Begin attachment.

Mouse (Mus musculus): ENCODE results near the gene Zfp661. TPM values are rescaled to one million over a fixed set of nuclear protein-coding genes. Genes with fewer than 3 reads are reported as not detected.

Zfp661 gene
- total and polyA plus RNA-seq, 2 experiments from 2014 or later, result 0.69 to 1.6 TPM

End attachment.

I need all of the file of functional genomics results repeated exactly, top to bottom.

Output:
Mouse (Mus musculus): ENCODE results near the gene Zfp661. TPM values are rescaled to one million over a fixed set of nuclear protein-coding genes. Genes with fewer than 3 reads are reported as not detected.

Zfp661 gene
- total and polyA plus RNA-seq, 2 experiments from 2014 or later, result 0.69 to 1.6 TPM